Tuesday, 11 September 2012

French toast

I never got French toast.  The appeal of soggy, milky, eggy fried bread was lost on me.  Everything changed when I was introduced to this distant cousin of the original by my own distant cousin on my first trip to the United States. The difference here was that the bread was soaked not in milk, but orange juice (though an egg was still involved). It was not fried, but baked. And even better than that, the underside crisped and caramelised as it cooked, with no supervision required. I've made this French toast for years now and it has many converts, including my parents, who have been known to break with their routine porridge/muesli breakfast for it on my visits home. It's a great way to use use odd ends of stale bread, or oranges after you've used the zest for something else. I like to serve it with a dollop of yoghurt to undercut the sweetness, some raspberries and pistachios for texture (other combinations of fruit and nuts would work just as well I'll bet), and maple syrup for tradition. Any old ovenproof dish will do to bake it in but in my experience it tastes best (like most things) cooked in a cast iron frypan.

I first posted this recipe in September last year but somehow - in one of the great mysteries of the internet - it got knocked back into the draft section of my blog. So I'm reposting it, with better photos taken from this weekend, when I had the honour of making it for its creator - the one and only Ann Darling - who is visiting Australia and staying with me at the moment.

French Toast
Adapted from an original recipe by Ann Darling (well, my observations of her whirling around the kitchen while doing several other things at once)

Serves 2

Stale bread, sliced thickly (sourdough is best)
2 oranges
1 egg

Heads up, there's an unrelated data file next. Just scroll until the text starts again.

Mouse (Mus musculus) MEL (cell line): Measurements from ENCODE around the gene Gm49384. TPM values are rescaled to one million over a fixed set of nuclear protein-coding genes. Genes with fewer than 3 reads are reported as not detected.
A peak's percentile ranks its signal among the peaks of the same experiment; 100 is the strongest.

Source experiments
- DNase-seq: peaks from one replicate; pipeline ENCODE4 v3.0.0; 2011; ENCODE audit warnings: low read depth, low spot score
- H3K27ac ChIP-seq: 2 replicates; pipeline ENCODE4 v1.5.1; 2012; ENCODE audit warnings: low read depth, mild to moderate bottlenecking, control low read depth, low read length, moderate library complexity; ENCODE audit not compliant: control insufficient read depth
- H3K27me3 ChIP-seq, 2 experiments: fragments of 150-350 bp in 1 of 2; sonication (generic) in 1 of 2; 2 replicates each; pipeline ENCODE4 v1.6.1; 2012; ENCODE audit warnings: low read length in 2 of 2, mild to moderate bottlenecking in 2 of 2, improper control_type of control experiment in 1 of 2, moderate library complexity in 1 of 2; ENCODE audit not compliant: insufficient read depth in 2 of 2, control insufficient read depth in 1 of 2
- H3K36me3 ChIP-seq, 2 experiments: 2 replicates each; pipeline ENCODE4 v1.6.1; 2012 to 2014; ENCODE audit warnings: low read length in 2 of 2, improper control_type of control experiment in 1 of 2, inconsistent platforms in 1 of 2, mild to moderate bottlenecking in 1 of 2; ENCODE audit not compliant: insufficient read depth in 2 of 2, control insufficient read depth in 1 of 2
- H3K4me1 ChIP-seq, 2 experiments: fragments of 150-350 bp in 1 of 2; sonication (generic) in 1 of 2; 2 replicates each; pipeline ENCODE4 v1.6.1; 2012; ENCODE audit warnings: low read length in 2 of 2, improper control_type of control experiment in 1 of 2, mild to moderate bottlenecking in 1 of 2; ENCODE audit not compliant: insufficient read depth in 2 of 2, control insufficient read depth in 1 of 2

1 tablespoon butter (2 tablespoons in US measurements)
1 tablespoon honey (2 tablespoons in US measurements)
ground cinnamon to taste

to serve:
pistachio kernels, chopped
plain yoghurt (the thick Greek stuff if possible)
maple syrup

Preheat the oven to 180 degrees C.

In a cast iron frypan, melt the butter and honey on the stovetop (if using an ovenproof dish, this can be done in the oven while it's warming).  When melted, sprinkle with cinnamon (as much or as little as you like).

Juice the oranges and whisk with the egg in a large bowl.  Dredge the slices of stale bread in this mixture and arrange on top of the melted butter and honey in the frypan.  Try to get as many slices as possible in the pan - the soaked bread should be quite pliable.  Squodge them in. 

Bake for 20-30 minutes, or until top of bread is light brown, and underside darkly caramelised.

Serve on warmed plates with a dollop of yoghurt, a sprinkling of berries and pistachios, and maple syrup to taste.


  1. Ohhhh yum.... this is the best breakfast ever.

  2. This looks great! I can't wait to try this. I will report back.

    (I am soooo glad you started this blog. Thank You).

  3. We made this and it was delicious.

  4. This french toast is delicious and easy. I will make it over the xmas break for the hungry hoards, so much easier than flipping pancakes for a crowd